19-Dec-2002 -- Our first night in the area was spent camping on the beach near Yanbu`. We arrived at the beach after sunset and set up camp on a patch of sand on an uplifted reef. The wind was blowing onshore and we set up camp to the sound of breaking waves just below us. Dinner was a light affair with food from tins and no fire. Although it was a little chilly, some of us slept beneath the stars and a full moon that illuminated a long white line of breaking waves stretching along the shore below us.
At 6 am Josh rustled us from our sleep and the full moon now lay to the west painting a golden yellow streak across the dark waters of the Red Sea. To the east the faint light of dawn hinted at daybreak. We left camp in the semi-darkness and drove north for about an hour to another spot on the beach where we stopped for breakfast as the sun rose. It was a beautiful morning.
Our first Confluence was 27N 36E. We set our GPS’s and headed north through al-Wajh, a port on the Red Sea. We stopped there briefly to drive into the old town where we photographed some abandoned homes with beautiful weathered woodwork that overlooked the harbor. Heading north again toward Ḍubā, we entered the foothills of the Ḥijāz Mountains until or GPS’s indicated that the Confluence was due west of the highway. A small track led in the direction, so we abandoned the tarmac and headed through the narrow track through the hills. The track was bumpy and littered with cobbles, and eventually we abandoned the vehicles and walked the remaining distance.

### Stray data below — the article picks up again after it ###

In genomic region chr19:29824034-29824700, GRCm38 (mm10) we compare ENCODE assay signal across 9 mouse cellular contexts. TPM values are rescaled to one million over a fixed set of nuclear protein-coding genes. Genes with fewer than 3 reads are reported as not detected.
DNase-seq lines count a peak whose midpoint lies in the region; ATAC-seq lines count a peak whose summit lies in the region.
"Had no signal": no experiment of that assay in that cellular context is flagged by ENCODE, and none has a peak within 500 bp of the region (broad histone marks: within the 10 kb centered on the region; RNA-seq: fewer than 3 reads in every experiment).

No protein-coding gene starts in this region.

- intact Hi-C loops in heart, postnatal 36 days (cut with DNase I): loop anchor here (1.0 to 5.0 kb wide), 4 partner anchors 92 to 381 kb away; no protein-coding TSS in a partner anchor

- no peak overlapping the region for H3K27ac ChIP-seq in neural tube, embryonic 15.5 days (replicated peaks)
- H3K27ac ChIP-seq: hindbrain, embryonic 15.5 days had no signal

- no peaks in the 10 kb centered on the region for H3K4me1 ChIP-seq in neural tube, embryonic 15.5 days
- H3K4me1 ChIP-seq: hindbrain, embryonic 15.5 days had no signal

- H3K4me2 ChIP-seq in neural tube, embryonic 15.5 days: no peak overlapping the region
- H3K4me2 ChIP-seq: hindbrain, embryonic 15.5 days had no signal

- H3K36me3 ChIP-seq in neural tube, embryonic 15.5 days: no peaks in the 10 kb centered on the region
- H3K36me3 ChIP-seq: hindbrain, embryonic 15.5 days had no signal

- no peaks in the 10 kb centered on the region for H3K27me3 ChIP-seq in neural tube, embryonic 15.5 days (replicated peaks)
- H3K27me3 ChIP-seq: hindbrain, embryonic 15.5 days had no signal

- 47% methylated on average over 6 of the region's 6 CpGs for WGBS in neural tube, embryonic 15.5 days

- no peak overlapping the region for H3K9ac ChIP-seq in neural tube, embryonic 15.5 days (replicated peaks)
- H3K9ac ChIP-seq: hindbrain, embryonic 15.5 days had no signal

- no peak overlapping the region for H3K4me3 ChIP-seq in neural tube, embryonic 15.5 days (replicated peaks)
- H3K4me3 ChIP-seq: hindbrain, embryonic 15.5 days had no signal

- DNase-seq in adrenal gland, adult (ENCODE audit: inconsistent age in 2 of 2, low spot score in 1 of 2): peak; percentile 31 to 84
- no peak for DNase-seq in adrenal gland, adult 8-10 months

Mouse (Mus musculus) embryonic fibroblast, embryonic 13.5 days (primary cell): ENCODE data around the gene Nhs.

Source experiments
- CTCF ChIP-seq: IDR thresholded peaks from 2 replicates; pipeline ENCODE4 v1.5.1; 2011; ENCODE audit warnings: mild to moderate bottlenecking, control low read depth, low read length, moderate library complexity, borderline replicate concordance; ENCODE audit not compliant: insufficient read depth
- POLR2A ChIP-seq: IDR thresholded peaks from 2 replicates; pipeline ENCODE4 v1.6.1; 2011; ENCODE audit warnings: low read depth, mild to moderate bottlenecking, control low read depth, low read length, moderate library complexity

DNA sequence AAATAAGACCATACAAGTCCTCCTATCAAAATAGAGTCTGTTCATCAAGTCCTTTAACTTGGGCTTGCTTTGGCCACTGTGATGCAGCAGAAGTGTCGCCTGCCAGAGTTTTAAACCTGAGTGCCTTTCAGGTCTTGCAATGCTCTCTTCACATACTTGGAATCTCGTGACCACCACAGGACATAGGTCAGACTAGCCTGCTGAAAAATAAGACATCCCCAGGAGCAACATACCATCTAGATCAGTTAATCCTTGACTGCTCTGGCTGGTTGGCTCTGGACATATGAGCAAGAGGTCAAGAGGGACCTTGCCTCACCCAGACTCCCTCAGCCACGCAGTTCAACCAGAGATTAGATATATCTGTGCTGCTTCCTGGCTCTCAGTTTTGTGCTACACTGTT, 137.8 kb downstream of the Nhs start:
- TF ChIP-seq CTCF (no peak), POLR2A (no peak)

The morning was warm and sunny with a crisp blue sky. We hiked for about 30 minutes up and down small hills and just as we reached the Confluence, the rounded hill before us seemed to drop off into a large valley, suggesting the Confluence might be on a cliff face. However, when we looked over the hill, we saw a moderate slope down to the valley and were able to locate the Confluence about one-third of the way down the hill. We were a little disappointed also to see that a well-worn track lay near the base of the hill and appeared to lead back to the highway we had just left (Picture 1). We could have driven to within a few hundred yards of the Confluence! Still, the hike was nice as we still had lots of driving ahead of us.
Upon returning to the car we found our way down to the well-worn track and followed it back to the highway. Near the intersection was an old caravanserai, which was used in ancient times by pilgrims traveling to Makka (see photos). After a short stop there, we headed north toward Ḍubā and the next Confluence 28N 36E.